Mr. Paul R Masson, Mr. Tamim Bayoumi, and Hossein Samiei
Saving has always been an important issue in economics. It plays a central role in income determination, both in the short run through aggregate demand and in the long run through capital formation and wealth accumulation. The prospects for aggregate saving are a particularly relevant issue currently, as there are large potential future demands on world saving. In particular, the investment needs of transforming and newly industrializing economies may come at a time of significant government dissaving in many industrial countries, where aging populations are also likely to reduce private saving rates and raise government deficits in the coming decades. Understanding the determinants of saving is necessary in order to assess the resources that will be available to finance investment and the prospects for real interest rates.
Feldman Robert Alan, Mr. Ernesto Hernández-Catá, Flemming Larsen, and Michael Wattleworth
A major turning point in the thinking of economic policy makers in industrial countries occurred at the beginning of the 1980s. The change was motivated by a desire to shift from the existing environment of low growth, high and rising unemployment, high inflation, and large fiscal deficits to conditions of stronger and sustained non-inflationary growth. The reorientation of policies that followed the reassessment of the early 1980s included two main elements, both of which were based on a recognition that, beyond the short run. Macroeconomic performance is strongly influenced by the supply side of the economy.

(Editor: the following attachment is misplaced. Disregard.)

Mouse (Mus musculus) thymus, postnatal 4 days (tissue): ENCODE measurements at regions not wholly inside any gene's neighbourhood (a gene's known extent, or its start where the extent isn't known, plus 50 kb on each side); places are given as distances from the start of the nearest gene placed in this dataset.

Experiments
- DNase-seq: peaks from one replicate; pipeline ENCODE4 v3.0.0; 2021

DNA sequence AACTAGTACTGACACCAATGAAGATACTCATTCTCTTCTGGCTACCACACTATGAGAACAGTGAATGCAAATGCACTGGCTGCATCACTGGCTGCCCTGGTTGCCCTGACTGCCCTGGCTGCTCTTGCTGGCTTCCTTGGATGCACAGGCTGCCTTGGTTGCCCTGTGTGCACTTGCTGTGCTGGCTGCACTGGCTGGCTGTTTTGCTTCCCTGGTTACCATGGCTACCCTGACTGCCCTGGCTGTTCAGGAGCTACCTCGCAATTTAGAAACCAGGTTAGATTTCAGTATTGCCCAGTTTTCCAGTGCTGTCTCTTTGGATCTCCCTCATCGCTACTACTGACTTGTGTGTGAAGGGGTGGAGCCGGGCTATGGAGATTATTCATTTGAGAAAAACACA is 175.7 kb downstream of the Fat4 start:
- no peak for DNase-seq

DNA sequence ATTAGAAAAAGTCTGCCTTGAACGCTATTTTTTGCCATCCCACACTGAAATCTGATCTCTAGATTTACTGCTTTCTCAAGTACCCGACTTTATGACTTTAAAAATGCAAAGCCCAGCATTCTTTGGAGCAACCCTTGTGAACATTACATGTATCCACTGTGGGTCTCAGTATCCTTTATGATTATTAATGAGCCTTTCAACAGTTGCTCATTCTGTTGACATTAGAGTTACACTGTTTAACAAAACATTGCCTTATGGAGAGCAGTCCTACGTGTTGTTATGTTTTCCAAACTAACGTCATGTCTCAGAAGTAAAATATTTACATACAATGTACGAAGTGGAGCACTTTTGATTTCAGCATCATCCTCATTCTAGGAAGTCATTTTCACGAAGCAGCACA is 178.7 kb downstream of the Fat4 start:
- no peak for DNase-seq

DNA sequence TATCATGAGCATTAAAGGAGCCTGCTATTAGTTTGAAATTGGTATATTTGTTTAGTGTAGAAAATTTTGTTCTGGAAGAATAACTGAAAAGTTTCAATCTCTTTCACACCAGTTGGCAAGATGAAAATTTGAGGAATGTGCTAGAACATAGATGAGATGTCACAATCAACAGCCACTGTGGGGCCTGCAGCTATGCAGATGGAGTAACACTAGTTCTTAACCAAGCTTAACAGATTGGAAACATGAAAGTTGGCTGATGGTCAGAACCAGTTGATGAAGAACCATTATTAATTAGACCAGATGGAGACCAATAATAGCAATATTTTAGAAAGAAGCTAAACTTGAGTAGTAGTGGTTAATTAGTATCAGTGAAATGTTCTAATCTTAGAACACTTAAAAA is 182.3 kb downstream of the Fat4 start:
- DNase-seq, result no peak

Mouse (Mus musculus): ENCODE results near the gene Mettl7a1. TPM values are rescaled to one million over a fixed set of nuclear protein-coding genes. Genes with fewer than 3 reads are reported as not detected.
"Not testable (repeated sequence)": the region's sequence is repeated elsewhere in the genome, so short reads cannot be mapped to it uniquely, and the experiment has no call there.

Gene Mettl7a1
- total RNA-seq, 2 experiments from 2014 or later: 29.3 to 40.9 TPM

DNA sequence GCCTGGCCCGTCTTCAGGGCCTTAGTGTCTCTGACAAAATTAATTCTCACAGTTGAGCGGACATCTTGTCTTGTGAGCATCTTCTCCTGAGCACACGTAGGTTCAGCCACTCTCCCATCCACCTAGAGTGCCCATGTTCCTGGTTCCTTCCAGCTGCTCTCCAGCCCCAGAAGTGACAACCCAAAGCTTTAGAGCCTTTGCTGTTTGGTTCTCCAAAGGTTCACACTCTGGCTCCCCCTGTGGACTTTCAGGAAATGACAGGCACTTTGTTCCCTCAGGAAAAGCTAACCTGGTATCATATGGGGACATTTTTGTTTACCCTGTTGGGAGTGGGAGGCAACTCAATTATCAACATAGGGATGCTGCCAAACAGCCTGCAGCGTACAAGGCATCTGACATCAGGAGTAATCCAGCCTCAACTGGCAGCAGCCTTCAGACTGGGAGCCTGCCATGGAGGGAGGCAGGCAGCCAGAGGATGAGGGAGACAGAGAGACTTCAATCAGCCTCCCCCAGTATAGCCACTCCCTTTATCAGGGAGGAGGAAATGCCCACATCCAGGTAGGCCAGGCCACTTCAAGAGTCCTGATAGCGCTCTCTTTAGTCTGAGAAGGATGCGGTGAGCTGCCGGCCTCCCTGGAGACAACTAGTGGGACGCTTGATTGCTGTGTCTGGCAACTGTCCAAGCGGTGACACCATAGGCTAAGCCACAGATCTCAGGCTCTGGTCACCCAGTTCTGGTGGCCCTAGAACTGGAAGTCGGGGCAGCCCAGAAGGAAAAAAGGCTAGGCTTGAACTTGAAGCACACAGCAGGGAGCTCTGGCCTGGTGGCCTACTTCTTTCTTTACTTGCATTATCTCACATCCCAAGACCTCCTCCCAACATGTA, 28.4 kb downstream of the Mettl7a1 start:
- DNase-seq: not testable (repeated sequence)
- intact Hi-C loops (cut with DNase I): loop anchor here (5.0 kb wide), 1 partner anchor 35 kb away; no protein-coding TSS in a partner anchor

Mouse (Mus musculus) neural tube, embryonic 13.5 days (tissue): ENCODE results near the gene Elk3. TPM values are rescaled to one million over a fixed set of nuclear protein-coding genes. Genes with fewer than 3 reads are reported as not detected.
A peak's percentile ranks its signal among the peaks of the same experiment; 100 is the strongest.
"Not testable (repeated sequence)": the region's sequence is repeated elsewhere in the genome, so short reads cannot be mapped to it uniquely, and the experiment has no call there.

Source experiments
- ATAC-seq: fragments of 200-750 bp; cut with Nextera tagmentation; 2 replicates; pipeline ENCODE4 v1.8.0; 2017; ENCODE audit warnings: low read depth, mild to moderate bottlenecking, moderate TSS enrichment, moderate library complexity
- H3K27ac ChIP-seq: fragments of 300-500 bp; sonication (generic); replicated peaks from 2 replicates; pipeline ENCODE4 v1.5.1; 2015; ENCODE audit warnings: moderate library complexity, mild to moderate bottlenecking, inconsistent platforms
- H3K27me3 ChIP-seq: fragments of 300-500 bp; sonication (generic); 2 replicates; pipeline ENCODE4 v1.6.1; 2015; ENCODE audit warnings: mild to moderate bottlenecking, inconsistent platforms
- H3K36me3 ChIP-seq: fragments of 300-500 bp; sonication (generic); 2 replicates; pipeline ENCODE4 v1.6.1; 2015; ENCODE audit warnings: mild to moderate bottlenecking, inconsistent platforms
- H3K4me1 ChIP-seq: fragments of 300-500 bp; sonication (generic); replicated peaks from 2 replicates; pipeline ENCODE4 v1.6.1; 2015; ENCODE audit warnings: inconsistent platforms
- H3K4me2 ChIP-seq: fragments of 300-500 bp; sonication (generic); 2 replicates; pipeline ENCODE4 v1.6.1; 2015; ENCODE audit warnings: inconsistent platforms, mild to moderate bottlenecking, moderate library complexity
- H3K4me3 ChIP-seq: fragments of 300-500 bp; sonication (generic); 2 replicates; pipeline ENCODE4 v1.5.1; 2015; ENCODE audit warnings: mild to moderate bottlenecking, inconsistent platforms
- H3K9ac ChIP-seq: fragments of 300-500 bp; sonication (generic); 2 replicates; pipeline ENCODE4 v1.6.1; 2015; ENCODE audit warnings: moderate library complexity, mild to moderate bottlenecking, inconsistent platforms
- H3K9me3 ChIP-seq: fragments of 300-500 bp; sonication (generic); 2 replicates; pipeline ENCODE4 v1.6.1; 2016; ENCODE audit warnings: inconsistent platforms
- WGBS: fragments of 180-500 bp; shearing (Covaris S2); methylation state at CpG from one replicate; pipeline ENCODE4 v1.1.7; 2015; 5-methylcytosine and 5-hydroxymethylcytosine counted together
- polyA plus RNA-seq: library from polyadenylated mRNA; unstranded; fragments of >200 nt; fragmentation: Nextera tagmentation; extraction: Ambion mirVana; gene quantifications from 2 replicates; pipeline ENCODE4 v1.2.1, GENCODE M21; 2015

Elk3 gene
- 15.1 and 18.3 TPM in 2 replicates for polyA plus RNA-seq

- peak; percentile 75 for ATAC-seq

The concepts of potential output and the output gap are central to the IMF’s analytical work in providing policy recommendations to member governments. This key role has stimulated research at the IMF to develop and refine estimation techniques. This paper summarizes the methodology and results of IMF research on potential output, which has mainly focused on the industrial countries, but more recently has addressed issues related to developing countries and countries in transition. It then discusses the approaches that country desk officers use for operational purposes, and presents estimates of potential output for the major industrial countries. [JEL: E3].
Developments in the world economy since 1979 have heightened concern for the economic well-being of the poorest groups of the population in the developing countries. Widespread payments difficulties and a consequent import compression since 1982 have set back the growth process in many of these countries. One of the chief concerns arising out of the slowdown in growth has been the impact on employment, and this study focuses on three aspects of this issue: the evidence of changes in unemployment (or underemployment) in developing countries in recent years; the functioning of labor markets in these countries and the nature of policies that affect these markets; and, finally, the factors (including labor market efficiency) that affect the transmission of external economic disturbances to labor markets in developing countries.